Snow Days and the Flow of Information

Mood music for this post: Snow Day by Trip Shakespeare

Friday was another snow day here in Wisconsin and I found it interesting to see how this piece of information wound its way through the various layers of the community. (For the uninitiated, a snow day is a weather-related closing of the local school system. They often involve heavy amounts of snowfall and a euphoric sense of good fortune on the part of students.)

The classic, pre-Internet, pre-mobile method of disseminating this information to the public usually started with the school superintendent contacting area TV and radio stations on the day of the closing. The media would then run regular updates on their morning programs which would, in turn, be viewed or heard by parents getting ready for work. The kids themselves were at the bottom of this vertical flow of information, either hearing it directly from their parents or through their parent’s media choices.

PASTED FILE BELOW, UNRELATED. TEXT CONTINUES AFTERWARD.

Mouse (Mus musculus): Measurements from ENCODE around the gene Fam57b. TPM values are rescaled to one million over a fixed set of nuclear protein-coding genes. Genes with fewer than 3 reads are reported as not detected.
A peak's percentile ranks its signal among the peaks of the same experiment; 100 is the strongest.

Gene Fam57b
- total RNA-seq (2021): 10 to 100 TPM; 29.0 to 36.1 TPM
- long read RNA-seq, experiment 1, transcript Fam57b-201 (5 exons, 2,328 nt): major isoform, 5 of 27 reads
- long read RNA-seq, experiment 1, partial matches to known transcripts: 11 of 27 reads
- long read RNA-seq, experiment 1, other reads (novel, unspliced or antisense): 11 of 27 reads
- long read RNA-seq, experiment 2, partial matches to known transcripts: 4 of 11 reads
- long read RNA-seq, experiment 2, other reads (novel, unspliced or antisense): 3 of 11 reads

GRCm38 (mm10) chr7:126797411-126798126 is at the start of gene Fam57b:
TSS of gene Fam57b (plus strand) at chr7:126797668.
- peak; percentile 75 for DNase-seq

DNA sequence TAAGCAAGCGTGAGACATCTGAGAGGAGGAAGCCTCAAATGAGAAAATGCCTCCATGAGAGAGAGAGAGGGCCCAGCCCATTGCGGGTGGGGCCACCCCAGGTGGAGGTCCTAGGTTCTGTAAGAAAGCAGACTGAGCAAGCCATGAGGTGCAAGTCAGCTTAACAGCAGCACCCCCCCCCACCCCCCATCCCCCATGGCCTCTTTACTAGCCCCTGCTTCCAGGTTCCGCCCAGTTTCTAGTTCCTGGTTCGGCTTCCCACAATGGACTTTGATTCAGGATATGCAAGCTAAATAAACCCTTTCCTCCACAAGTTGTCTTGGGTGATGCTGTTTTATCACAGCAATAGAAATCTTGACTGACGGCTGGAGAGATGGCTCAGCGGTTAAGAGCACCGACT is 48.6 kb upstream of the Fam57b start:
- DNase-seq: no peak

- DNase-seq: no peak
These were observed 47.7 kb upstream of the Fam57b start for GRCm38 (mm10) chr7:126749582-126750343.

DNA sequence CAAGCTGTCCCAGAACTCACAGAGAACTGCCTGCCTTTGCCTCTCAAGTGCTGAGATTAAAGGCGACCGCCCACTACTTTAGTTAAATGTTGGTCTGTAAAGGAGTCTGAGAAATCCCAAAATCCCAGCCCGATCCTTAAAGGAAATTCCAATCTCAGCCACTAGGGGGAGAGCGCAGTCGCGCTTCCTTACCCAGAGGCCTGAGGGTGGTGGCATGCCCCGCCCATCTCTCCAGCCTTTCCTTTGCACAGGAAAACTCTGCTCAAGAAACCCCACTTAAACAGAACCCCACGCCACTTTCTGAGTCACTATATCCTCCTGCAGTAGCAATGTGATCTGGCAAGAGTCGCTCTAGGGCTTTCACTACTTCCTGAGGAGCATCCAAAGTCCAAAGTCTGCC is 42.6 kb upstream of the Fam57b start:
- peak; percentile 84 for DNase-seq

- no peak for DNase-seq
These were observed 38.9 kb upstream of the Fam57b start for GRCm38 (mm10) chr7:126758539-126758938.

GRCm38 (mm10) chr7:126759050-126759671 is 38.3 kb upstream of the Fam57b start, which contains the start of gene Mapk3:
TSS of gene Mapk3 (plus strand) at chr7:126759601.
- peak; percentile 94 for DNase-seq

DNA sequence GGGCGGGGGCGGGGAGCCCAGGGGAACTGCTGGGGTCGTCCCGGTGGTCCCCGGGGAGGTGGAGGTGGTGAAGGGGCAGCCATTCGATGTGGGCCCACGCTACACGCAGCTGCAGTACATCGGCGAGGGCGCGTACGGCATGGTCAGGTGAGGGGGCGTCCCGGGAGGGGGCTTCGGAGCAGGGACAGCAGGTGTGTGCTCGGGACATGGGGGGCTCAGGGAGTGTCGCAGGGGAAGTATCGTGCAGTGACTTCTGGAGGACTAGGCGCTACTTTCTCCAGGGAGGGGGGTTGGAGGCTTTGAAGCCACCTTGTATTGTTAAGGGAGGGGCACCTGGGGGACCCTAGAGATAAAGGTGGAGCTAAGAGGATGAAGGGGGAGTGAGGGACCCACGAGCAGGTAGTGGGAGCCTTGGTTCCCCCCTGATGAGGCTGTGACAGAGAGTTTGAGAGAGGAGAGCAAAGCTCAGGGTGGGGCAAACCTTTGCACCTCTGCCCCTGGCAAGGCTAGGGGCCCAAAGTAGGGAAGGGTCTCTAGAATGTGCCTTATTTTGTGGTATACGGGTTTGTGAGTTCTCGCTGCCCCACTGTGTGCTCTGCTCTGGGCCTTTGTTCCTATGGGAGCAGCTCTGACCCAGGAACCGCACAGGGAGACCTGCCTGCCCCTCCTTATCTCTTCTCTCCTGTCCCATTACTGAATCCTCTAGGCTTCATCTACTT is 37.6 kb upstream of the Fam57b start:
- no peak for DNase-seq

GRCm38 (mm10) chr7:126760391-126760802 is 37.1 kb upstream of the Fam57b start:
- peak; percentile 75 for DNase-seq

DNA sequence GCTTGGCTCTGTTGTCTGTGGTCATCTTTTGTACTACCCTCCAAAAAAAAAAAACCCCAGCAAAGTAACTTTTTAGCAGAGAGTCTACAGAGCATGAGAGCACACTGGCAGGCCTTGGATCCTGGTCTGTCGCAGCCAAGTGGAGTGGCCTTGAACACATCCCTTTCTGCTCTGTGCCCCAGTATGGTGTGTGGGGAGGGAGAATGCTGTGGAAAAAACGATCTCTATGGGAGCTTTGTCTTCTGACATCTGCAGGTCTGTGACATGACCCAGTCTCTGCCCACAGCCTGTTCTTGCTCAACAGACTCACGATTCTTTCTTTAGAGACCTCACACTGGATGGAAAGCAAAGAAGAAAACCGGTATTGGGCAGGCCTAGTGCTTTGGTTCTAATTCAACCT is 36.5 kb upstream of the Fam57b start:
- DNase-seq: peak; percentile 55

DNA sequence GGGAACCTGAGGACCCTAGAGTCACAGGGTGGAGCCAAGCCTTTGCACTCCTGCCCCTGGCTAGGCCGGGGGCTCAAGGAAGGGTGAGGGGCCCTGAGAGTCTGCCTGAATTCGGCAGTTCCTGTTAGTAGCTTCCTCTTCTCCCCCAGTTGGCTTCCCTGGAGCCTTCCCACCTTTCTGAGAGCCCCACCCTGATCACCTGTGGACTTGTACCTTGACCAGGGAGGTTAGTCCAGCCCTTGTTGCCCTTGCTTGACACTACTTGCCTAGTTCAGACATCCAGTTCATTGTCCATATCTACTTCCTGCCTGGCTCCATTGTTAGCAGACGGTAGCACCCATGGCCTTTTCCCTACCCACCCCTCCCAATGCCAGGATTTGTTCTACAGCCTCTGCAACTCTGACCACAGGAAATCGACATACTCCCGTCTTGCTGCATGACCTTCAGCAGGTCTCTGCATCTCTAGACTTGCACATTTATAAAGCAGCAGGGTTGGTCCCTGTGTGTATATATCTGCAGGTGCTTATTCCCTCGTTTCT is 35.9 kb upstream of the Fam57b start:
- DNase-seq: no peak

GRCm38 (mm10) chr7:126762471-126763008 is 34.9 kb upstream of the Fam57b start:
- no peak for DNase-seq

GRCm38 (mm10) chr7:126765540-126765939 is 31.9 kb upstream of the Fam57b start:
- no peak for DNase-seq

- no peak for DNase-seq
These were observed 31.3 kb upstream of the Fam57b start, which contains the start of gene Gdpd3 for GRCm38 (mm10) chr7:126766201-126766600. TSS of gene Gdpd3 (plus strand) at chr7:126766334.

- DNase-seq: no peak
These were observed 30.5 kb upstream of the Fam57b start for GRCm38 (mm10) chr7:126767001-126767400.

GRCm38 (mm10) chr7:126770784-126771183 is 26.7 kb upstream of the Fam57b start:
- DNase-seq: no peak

These days the school superintendent often contacts their IT director before the media because this person is hooked into a distributed network of communication technology that bypasses the traditional information hierarchy. They might set off a robocall that contacts families and employees and then post a message to social media sites with a much larger potential audience. Now kindergarteners following the district’s Twitter feed have the ability to hear about school closings at the same time as the local TV manager.

This flattening of the information hierarchy was made readily apparent to me after dinner on Thursday. My son was in the other room doing his homework when the robocall came in announcing the closing. My wife — hoping to withhold this information until he finished — didn’t say anything at first. However, within seconds he had already received a text from a buddy with the good news. A victory for the little guy and a tremendous example of the democratization of information.

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